See their web site for hours • 2803 Oak Avenue • (757) 247-2360 or 247-2380
The Hunter House Victorian Museum was built in 1894 as the family home for Mr. James Wilson Hunter and his wife Lizzie Ayer Barnes Hunter and their three children James Wilson, Jr., Harriett Cornelia and Eloise Dexter. As none of the three children married, they continued to live their adult lives in their family home. With no heirs, Eloise as the last surviving member of the family, created the Hunter Foundation. According to her will, she required the foundation to operate her “residence at 240 Freemason Street … with the furniture, decorations, paintings and curios … as a museum and example of American Victorian Architecture.”
Open Wed-Sat 10:30-3:30, Sun 1:30-3:30 • 240 W. Freemason Street • (757) 623-9814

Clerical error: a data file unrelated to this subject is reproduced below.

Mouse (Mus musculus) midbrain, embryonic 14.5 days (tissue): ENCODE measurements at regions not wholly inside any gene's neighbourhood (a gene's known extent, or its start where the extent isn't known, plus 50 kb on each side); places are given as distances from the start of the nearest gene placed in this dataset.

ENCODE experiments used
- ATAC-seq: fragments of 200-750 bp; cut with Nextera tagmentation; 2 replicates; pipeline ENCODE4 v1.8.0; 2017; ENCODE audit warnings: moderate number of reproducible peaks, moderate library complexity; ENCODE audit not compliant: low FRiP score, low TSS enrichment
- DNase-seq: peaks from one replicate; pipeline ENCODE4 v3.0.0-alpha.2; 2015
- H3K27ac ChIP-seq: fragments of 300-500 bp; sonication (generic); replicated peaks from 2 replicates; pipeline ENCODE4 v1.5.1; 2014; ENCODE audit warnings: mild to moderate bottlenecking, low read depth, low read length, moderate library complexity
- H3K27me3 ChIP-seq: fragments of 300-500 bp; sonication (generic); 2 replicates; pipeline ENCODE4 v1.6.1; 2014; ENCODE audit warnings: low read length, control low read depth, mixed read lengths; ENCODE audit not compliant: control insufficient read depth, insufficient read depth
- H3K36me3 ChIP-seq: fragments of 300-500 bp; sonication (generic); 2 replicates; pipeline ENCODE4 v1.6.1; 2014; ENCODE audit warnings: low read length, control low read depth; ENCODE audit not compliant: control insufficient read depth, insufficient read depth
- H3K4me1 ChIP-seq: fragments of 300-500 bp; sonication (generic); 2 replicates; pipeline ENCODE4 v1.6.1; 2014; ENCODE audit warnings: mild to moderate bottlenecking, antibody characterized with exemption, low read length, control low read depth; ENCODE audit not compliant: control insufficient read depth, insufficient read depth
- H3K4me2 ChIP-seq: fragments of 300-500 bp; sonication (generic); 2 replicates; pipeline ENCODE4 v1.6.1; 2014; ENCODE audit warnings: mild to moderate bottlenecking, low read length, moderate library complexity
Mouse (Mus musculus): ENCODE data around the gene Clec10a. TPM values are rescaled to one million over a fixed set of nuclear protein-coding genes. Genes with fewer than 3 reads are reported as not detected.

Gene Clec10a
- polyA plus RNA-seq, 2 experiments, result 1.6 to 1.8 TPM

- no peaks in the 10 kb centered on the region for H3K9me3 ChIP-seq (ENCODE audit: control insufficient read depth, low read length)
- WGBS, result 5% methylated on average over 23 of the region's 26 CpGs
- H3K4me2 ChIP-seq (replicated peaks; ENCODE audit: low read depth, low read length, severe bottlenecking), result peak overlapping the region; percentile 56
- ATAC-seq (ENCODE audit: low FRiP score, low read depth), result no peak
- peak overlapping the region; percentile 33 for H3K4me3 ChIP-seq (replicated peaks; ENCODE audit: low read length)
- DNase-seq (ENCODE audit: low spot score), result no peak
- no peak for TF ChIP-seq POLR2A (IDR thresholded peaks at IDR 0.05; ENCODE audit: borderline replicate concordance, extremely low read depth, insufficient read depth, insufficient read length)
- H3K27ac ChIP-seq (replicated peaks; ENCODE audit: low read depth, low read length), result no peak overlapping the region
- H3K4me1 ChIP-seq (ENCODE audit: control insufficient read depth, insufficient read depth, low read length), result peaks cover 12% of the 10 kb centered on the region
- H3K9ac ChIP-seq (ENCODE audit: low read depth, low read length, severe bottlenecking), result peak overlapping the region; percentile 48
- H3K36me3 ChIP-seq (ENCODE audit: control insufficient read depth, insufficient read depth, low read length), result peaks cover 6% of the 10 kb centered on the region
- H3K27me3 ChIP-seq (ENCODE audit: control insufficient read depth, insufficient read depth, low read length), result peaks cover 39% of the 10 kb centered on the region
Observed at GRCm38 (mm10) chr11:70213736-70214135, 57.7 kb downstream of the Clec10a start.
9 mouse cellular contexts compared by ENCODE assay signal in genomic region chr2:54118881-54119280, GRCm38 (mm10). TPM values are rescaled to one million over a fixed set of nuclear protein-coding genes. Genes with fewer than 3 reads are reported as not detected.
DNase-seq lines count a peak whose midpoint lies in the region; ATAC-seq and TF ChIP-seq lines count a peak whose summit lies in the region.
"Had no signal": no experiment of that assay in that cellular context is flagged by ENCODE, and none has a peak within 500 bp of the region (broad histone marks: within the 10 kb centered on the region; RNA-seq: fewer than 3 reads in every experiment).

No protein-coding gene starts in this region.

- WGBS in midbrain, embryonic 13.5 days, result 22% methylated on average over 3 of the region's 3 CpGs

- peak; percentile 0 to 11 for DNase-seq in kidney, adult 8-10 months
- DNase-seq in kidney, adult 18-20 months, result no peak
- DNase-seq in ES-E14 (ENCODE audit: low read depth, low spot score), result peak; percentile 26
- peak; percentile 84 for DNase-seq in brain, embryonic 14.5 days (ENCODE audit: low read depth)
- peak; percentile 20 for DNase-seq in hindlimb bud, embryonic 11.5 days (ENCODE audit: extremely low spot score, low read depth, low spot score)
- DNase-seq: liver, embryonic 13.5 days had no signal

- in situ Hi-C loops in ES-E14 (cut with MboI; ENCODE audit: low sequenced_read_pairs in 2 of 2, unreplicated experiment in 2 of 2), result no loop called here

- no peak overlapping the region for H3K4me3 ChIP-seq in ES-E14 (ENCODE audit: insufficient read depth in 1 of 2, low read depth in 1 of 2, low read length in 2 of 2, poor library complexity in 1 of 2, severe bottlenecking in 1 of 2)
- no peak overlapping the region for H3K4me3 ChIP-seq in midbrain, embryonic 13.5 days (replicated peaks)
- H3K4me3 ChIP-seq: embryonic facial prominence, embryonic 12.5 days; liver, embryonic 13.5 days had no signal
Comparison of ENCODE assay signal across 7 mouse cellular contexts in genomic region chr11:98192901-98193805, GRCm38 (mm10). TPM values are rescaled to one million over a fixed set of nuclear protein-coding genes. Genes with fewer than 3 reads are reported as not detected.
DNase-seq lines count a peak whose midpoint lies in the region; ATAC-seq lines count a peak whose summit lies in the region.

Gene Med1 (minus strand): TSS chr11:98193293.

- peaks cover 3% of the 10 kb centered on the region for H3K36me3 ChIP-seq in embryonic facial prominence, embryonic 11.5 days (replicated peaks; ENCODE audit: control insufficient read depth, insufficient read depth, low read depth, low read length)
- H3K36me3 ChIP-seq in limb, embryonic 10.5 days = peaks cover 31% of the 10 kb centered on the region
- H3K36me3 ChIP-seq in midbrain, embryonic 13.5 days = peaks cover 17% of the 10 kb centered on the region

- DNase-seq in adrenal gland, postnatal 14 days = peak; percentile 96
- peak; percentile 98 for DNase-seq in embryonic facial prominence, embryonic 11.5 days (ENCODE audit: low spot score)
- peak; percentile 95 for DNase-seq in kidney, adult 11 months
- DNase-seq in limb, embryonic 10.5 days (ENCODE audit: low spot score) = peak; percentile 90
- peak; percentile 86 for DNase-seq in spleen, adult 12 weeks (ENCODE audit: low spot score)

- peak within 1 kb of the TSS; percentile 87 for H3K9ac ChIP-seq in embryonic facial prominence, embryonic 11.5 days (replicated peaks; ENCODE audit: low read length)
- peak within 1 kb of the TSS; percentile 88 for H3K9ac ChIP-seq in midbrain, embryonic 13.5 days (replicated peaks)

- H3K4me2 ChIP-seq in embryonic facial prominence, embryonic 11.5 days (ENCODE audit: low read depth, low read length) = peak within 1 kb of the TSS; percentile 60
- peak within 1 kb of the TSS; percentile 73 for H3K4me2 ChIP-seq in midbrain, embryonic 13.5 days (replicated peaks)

Federal home of John Sheperd Kerr
See their web site for hours • 69 Market Street • (757) 787-8012
Montpelier is a 2,750-acre estate that includes farmland, racecourses, a terraced two-acre formal garden, a panoramic landscape, a National Landmark Forest, active archaeological sites, and more than 130 buildings, including the main house.
See their web site for tour info • 11407 Constitution Highway • Phone
For hundreds of years, Agecroft Hall was the distinguished home of England’s Langley and Dauntesey families. At the end of the 19th century, however, Agecroft fell into disrepair, and in 1925 it was sold at auction. Hearing of this tremendous opportunity, Richmonder Thomas C. Williams, Jr. purchased the structure, and had it dismantled, crated, and shipped across the Atlantic, and then painstakingly reassembled in a Richmond neighborhood known as Windsor Farms.